Tag Archives | money

Send Money To Argentina And Get The Best Rate

UPDATE (12/17/15): The government has allowed the peso to float and everyone can now buy dollars. This has devalued the peso and caused the blue dollar rate to shrink to only about a 5% difference from the official rate. At this time, exchanging on the blue rate probably does not make sense.

Quick Summary: If you have a US bank account, use Xoom to send money to Argentina and get the blue rate. If you have a UK bank account, use Azimo to get the blue rate. Read our summary on the dollar blue rate in Argentina for more info, as well as our complete list of money transfer services to Argentina.

UPDATE: Xoom’s rates vary daily. This post was updated with their rate of $11.81 on 2/3/15. The difference between the official rate and the unofficial rate has gone as high as 100%! Using your ATM card or credit card in Argentina is like throwing away money.

Most U.S. expats in Buenos Aires have Charles Schwab bank accounts. This had consistently proven to be the best way to get money from U.S. accounts while in Argentina. Schwab gives you the standard day’s exchange rate for all withdrawals, charges no international fees and also refunds all ATM service charges (about $17 pesos per withdrawal). I was routinely getting over U$S 100 per month refunded to me. With all these great benefits, this next statement might sound weird…

stopped using my Schwab ATM card and all my US credit cards in Argentina as of May 2012.

I have found a better option – Xoom. (If you have a UK account, use Azimo.)

Xoom is an international money transfer service (like Western Union, but with much lower fees). You can send up to U$S 2,000 per transaction and up to U$S 6000 in a 30 day period. Here’s how it works:

  1. Go to their website, create an account and choose the amount you want to send
  2. Pay via direct debit from your bank account or choose to pay with debit/credit card (higher fees)
  3. Pickup the money from a More Money Transfers location or have it deposited into any Argentine bank account. If you choose to pick up the money, it will be ready within 15 minutes at most locations. Deposits to bank accounts take a couple of business days.

So, why is this better than using an ATM or foreign credit card? Because even with the Xoom fees taken into account, their exchange rate is so good that you’ll actually be getting more pesos on every transaction. For example, today’s official rate is $8.66 pesos per dollar. Xoom’s rate is $11.81. Here’s a quick breakdown of how that works out with an ATM withdrawal:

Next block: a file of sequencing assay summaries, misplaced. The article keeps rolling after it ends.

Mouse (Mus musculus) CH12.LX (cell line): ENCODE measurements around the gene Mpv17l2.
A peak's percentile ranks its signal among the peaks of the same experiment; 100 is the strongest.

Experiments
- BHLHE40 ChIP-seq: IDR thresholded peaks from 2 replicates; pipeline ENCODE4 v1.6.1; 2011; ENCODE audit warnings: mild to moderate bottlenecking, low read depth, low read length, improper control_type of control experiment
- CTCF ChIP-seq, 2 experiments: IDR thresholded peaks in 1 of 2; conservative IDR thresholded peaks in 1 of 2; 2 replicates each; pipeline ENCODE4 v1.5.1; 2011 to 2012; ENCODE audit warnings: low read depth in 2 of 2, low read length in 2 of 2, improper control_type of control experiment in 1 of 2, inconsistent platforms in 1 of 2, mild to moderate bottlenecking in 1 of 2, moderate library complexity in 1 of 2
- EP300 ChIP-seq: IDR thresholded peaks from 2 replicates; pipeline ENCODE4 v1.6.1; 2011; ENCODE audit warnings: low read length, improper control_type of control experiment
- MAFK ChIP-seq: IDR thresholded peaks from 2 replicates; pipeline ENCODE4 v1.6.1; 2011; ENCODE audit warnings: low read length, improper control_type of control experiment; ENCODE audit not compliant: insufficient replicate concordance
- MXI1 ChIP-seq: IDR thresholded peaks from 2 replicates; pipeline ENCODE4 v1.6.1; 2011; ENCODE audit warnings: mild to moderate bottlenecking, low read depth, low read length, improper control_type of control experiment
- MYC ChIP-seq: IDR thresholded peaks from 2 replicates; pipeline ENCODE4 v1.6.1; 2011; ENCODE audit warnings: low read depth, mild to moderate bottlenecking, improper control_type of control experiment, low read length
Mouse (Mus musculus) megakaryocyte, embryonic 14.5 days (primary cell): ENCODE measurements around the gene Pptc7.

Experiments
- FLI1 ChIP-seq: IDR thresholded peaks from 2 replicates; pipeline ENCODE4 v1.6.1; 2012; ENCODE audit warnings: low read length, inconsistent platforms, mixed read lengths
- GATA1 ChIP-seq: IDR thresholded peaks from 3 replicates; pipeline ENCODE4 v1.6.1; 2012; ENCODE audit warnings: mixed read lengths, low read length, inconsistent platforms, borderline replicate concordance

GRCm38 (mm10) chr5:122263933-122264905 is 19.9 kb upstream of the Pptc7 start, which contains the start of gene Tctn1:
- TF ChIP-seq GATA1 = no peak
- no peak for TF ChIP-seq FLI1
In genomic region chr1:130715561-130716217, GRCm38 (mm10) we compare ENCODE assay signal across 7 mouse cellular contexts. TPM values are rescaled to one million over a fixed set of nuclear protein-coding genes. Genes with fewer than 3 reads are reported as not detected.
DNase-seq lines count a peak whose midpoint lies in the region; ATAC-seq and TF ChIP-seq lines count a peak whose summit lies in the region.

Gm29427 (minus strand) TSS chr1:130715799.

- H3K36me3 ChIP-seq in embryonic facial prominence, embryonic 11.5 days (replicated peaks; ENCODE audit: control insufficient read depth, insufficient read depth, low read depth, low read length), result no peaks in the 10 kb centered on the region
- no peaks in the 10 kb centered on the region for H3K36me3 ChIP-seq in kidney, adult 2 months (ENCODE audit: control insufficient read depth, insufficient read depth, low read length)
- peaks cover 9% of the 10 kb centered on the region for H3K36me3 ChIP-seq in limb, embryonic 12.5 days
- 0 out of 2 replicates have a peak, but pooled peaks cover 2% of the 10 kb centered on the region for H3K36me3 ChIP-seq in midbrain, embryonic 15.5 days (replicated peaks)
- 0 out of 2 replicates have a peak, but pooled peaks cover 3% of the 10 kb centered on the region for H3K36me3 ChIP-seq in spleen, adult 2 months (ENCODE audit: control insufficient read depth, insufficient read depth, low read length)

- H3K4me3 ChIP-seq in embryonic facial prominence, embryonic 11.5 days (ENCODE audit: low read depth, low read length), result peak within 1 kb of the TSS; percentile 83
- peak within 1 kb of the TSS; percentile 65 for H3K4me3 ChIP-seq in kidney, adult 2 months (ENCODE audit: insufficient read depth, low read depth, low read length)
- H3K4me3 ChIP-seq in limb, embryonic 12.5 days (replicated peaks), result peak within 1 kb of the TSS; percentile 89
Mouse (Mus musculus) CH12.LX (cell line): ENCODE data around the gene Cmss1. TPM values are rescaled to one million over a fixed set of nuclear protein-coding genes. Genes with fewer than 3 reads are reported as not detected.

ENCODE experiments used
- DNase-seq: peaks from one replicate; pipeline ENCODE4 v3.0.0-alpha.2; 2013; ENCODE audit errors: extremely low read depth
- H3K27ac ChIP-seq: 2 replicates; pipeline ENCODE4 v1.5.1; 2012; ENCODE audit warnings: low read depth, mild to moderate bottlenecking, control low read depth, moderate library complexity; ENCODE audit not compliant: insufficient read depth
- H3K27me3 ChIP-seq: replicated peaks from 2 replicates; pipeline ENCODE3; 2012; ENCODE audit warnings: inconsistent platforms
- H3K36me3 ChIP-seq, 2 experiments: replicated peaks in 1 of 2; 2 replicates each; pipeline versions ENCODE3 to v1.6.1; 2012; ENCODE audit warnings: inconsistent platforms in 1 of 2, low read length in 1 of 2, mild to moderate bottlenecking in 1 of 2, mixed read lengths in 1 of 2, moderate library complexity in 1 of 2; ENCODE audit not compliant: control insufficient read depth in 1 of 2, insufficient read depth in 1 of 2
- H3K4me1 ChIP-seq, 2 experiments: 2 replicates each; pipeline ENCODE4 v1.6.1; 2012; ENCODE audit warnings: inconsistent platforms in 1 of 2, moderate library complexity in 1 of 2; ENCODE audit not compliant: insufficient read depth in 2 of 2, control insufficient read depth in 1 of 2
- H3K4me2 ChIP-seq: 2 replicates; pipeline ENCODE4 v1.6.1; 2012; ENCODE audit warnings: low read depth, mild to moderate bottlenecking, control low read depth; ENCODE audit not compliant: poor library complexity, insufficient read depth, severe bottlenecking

SendATM / Credit CardXoomSavings
Amount (USD)Official RatePesos ReceivedXoom RateXoom Fee (USD)Effective RatePesos ReceivedDifference (Pesos)Difference (USD)% Saved

How much you save depends on how much you typically withdraw in a month, but you can see that at U$S 2000, you’re saving almost 30%. Now you can see why I no longer use my ATM or credit cards, and send money with Xoom to my Argentine bank account and withdraw pesos from there. This also works great for tourists visiting the country – make a Xoom transfer before you come and then pick up your pesos at the More Money location in Buenos Aires when you get here.

You can also choose to use your credit card to transfer money to Xoom, but this has slightly higher fees and your bank will probably charge a cash advance fee as well as interest.

Want to give it a try? If you use any of my links to sign up, we’ll both get a $25 Amazon gift card from Xoom. This is pretty much free money too, because all you have to do is transfer $25 in order to get the gift card. So, if you only send $25, you’ll have $25 transferred plus an extra $25 on your bonus gift card for $0.29 more than a Schwab withdrawal would have cost you. Give it a try – there’s nothing to lose!

Some notes:

  • The Xoom website lists that you can pick up the money in pesos or dollars, but that is not correct. You can only get pesos.
  • I have transferred money to my bank account successfully and picked up money at More Money Transfers’ location.
  • There is several More Money locations in Capital Federal (Buenos Aires central) to pick up the money at. The main location is at Libertad 1057 between Santa Fe and Marcelo T. de Alvear.
  • If you have an ATM or credit card that charges fees, you can save even more money!
  • This works because Xoom is offering a rate is very close to the official ‘dolar blue‘ rate.
  • Xoom only works with US bank accounts or credit cards. You can use Azimo if you have a UK bank account.

Let me know if you were able to take advantage of this through our contact form and I’ll track that we both get the $25 Amazon gift card!


2 Peso Coin Coming to Argentina

Starting on Monday, December 12, 2011, a new $2 peso coin will begin circulation in Argentina. The current $2 peso notes will still be used as well.

Looks like the government is getting ready for more inflation though there is still no word on when $200 and $500 peso bills will be introduced.

Las nuevas monedas de 2 pesos circularán desde el lunes [La Nacion]


Buenos Aires News: Edition 5

Fires Burn Over 1,200 Acres In Argentina [LAHT]
A state of emergency has been declared in Argentina’s Tierra del Fuego province, where more than 500 hectares (1,234 acres) of forest have been scorched by several fires, forcing the evacuation of dozens of people, officials said Sunday.

Argentine automakers to sell at cost, protect jobs [Reuters]
Argentine automakers will sell basic models at cost through state-subsidized loans in a plan to protect jobs in Latin America’s third-biggest economy from the global economic slowdown. Local plants of Renault SA, General Motors, Peugeot, Ford Motor Co. and other automakers will participate in the government’s plan to protect 150,000 auto industry jobs and to keep production from falling steeply next year.  Now this is an interesting idea!

Argentine Unions Want Floor for Peso Devaluation [Bloomberg]